Link to this page: http://www.socialistparty.org.uk/issue/604/8434
Dubai's house of sand crumbles
STOCK MARKETS and the world financial system have been rocked by the request by investment corporation 'Dubai World', the wholly-owned subsidiary of the Gulf state of Dubai, for a six month moratorium on the repayment of $3.5 billion of loans.
The corporation, thought to owe at least $59 billion of Dubai's total $80 billion of debt, has been financing the rapid expansion of the Middle East emirate by borrowing heavily from banks and the bond markets.
Its real estate developments - built by exploited migrant labour - have attracted rich and famous investors from all over the world, including footballer David Beckham. But Dubai's development has literally and metaphorically been built on sand!
Not blessed with oil wealth like its sister emirate Abu Dhabi, Dubai has relied on the expansion of the property, finance and service industries to repay the debts. But the world recession has severely hit income from these sources, making repayment of the loans much more difficult.
Exacerbating the nervousness of the world markets was the Eid holiday which immediately followed the announcement of the default, which closed the Dubai (and other Middle Eastern) financial markets for four days. When they reopened on 30 November, the Dubai and Abu Dhabi stock markets fell deeply as well, following on from the world markets. Now the world markets are examining the repercussions of this default.
Dubai World's debts, as the Financial Times pointed out, pale in comparison to the liabilities of Leh-mann Brothers at $613 billion, for example. But the financial markets thought (more likely hoped), that the worst of the credit crunch was over. UK banks, including the government bailed out RBS, are exposed to Dubai's debts.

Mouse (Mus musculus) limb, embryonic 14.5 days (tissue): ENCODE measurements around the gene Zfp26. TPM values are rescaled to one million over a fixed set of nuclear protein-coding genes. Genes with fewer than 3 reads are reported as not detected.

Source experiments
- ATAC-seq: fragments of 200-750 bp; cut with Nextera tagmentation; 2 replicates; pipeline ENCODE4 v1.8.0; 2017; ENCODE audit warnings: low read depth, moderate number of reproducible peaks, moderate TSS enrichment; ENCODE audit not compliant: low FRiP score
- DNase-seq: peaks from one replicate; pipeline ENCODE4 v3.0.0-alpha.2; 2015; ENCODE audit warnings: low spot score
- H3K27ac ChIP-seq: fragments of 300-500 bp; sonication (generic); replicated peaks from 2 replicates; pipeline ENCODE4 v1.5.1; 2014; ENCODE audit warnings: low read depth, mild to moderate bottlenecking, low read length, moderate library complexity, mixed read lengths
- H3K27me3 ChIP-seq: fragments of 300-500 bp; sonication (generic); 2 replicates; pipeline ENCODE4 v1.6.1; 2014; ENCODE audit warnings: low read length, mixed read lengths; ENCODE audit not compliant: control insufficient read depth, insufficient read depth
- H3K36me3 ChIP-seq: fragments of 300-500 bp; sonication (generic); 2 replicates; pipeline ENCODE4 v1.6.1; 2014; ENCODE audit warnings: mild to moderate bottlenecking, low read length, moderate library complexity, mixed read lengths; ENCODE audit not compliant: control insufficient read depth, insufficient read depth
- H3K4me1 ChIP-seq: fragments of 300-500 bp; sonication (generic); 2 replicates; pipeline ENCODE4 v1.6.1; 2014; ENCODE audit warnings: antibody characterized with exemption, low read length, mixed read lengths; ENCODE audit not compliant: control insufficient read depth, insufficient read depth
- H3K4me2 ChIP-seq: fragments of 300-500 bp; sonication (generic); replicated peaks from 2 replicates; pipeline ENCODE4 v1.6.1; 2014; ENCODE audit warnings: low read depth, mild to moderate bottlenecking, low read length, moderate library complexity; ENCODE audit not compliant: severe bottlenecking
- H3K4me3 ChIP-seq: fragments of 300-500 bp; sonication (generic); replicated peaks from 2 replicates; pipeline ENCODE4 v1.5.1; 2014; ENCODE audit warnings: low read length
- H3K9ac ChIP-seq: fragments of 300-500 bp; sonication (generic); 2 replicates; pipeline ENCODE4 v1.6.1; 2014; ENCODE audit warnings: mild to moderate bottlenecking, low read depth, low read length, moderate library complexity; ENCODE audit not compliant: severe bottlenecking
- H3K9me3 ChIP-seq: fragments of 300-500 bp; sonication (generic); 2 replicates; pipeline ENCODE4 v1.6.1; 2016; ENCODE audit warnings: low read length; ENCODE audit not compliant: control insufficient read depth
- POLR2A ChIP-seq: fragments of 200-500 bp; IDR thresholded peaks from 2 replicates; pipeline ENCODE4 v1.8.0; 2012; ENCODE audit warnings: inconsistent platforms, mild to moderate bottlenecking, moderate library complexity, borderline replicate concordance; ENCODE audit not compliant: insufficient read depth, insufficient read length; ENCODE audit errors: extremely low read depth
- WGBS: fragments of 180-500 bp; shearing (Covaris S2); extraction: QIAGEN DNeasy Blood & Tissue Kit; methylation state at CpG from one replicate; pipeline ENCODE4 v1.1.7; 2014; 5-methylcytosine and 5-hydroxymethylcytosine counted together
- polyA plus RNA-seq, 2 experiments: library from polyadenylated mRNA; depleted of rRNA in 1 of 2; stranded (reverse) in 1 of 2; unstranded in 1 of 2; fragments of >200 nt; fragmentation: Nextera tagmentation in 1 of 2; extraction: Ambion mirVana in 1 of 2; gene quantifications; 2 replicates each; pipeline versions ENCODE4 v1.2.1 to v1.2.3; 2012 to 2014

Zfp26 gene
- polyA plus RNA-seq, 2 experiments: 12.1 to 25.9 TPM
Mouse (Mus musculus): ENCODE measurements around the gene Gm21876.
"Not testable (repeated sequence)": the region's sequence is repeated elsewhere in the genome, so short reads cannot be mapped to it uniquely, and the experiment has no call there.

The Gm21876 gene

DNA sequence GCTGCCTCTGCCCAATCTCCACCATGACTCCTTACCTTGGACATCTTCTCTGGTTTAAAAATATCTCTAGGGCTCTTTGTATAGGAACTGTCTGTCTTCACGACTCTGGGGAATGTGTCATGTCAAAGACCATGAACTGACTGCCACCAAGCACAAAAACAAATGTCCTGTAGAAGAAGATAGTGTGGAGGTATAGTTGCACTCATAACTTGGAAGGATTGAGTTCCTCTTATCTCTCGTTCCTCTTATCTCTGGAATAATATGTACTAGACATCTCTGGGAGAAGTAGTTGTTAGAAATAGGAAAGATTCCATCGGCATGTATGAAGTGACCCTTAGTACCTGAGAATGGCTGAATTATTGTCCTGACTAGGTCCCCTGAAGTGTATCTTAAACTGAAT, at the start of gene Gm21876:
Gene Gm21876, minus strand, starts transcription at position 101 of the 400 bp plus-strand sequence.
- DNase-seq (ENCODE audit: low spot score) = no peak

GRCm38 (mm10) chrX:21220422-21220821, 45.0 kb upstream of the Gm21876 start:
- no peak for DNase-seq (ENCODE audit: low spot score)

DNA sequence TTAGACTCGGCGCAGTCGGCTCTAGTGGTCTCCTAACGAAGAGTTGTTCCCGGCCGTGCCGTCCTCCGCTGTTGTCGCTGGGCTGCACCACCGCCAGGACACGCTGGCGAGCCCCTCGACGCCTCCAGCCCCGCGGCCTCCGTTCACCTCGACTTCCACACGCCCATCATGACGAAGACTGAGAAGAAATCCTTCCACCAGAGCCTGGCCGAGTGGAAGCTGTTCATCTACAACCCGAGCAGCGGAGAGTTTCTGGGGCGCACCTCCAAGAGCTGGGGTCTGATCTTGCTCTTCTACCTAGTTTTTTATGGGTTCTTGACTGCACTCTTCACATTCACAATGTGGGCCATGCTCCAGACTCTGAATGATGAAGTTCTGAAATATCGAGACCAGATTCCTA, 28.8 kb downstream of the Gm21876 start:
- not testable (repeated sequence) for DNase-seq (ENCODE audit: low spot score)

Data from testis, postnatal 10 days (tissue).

Now the hunt is on for more 'skeletons in the cupboard'; likely candidates for investigation include Greece and Ireland, both of whose governments now have huge budget deficits, are or will be making huge cuts in public expenditure.
Greece's budget deficit will rise to 12.7% of gross domestic product this year and Ireland's workers have already protested and taken strike action against the sacrifices the capitalists want them to make to pay for the bosses' crisis.
Both Greece and Ireland are in even tighter positions because they cannot manipulate their currencies independently to gain breathing space as both are in the euro zone.
This and further crises in the financial markets will make the possibility of a 'double-dip' world recession much more likely, although for workers, recession has never gone away. If banks tighten still further their lending criteria (already extremely strict), then companies and governments will not gain access to finance.
This means more hardships for the working class internationally unless we fight back. One of our demands should be the nationalisation of the banks and finance industry under workers' control and management to protect the working class from the ravages of the world's money grabbers.
In The Socialist 2 December 2009:
Socialist Party NHS campaign
Youth fight for jobs
War and occupation
Socialist Party news and analysis
International socialist news and analysis
Socialist Party election campaign
Marxist analysis: history